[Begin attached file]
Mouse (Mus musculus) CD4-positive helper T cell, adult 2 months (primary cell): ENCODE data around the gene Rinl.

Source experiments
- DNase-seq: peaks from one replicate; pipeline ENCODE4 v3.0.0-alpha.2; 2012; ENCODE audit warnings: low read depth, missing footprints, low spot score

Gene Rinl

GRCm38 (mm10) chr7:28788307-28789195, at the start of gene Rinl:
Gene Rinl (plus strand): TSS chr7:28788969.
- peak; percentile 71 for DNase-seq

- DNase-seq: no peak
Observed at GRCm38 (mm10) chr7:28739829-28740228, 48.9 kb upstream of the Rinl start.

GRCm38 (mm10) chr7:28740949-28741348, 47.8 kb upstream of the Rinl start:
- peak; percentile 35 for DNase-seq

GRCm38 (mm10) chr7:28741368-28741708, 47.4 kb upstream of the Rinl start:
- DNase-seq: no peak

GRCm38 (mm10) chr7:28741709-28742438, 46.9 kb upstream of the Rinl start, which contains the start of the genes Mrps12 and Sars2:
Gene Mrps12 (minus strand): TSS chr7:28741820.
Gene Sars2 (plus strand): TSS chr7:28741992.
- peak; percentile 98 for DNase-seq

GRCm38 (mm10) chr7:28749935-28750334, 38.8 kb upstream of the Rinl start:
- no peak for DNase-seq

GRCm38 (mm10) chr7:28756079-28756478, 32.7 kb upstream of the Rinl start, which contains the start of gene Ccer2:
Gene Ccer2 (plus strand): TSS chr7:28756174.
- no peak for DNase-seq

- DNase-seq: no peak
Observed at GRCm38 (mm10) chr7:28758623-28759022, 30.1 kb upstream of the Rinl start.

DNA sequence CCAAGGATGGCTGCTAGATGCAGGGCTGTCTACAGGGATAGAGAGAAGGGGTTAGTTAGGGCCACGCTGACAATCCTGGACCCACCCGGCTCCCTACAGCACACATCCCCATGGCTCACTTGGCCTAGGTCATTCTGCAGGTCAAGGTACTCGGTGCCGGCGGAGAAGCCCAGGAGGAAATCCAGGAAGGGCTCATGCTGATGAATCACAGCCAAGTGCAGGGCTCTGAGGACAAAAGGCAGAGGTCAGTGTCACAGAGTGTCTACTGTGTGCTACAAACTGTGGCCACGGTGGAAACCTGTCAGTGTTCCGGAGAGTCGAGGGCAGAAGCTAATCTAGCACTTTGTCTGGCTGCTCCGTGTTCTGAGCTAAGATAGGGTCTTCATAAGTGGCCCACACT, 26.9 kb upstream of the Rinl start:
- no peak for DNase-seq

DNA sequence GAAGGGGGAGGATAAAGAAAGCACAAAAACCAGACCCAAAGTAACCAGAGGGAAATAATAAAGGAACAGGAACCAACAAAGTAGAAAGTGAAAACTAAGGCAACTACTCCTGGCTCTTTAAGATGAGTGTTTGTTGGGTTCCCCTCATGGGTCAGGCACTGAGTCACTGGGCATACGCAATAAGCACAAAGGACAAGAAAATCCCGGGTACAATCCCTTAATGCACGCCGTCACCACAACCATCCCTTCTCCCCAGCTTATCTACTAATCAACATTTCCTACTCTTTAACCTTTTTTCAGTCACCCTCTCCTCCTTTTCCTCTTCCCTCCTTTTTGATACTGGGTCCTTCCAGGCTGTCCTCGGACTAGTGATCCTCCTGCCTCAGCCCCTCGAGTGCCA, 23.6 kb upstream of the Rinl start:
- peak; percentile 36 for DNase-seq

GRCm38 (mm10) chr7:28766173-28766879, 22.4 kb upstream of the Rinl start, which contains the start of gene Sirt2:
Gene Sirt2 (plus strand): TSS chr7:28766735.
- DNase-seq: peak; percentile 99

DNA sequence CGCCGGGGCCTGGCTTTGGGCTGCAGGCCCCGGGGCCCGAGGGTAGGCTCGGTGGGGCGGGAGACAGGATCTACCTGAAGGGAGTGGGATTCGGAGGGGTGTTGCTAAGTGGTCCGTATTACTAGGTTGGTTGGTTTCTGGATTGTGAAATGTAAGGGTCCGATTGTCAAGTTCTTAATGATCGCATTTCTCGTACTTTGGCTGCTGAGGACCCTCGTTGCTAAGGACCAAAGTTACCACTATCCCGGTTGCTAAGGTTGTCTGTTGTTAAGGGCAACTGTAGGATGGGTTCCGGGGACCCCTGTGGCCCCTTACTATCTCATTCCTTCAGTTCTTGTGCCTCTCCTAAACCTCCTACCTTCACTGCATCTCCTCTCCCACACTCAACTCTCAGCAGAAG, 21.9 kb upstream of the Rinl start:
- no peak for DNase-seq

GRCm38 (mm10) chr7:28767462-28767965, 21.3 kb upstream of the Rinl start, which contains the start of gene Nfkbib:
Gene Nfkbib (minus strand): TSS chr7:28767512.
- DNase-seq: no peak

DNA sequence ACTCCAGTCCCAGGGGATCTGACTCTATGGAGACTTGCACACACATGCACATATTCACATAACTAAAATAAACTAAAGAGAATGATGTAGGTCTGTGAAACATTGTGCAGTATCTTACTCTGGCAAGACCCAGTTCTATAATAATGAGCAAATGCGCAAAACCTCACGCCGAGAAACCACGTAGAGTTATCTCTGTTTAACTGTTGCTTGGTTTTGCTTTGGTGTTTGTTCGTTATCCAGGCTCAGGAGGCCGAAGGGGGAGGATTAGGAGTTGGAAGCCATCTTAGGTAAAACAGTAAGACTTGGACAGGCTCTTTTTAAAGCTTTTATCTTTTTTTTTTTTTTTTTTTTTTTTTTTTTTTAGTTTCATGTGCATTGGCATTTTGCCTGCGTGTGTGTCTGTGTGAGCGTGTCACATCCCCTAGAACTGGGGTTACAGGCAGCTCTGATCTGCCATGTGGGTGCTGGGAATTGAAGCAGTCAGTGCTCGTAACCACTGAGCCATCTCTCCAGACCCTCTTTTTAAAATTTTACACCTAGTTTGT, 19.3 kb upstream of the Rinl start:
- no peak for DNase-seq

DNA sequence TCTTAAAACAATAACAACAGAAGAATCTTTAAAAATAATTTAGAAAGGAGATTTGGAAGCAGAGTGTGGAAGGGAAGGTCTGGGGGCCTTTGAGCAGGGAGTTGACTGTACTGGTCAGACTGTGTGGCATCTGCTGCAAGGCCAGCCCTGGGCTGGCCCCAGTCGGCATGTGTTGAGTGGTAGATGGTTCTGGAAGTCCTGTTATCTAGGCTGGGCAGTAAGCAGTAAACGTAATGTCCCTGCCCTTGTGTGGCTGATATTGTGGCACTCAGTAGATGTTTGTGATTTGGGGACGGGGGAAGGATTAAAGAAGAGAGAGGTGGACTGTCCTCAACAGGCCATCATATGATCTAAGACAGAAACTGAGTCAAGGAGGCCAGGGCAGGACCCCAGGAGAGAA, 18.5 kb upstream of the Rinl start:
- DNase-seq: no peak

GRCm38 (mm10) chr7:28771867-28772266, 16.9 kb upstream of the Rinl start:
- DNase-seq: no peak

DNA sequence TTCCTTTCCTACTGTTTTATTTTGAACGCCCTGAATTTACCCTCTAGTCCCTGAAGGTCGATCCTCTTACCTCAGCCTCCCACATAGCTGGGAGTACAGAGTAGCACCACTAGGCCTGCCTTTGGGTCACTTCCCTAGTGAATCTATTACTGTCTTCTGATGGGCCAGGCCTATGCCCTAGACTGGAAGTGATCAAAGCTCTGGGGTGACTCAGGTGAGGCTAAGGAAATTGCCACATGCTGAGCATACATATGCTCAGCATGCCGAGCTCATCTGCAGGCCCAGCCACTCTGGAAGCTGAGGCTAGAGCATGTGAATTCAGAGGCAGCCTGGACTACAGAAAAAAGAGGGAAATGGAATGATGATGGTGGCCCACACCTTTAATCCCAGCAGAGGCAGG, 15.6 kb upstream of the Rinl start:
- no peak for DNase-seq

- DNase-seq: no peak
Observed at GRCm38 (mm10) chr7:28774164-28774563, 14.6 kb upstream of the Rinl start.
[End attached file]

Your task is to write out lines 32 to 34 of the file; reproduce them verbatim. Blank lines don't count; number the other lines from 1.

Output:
DNA sequence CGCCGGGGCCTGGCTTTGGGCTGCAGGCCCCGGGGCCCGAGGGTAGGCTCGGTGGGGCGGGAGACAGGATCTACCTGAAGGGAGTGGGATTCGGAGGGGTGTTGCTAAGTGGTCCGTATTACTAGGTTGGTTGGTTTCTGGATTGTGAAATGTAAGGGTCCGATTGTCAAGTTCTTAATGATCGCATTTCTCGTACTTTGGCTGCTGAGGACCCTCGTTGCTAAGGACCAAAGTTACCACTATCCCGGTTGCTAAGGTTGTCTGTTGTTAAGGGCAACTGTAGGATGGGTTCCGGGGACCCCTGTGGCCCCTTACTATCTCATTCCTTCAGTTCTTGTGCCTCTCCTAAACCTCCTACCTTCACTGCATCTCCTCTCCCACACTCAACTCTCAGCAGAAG, 21.9 kb upstream of the Rinl start:
- no peak for DNase-seq

GRCm38 (mm10) chr7:28767462-28767965, 21.3 kb upstream of the Rinl start, which contains the start of gene Nfkbib: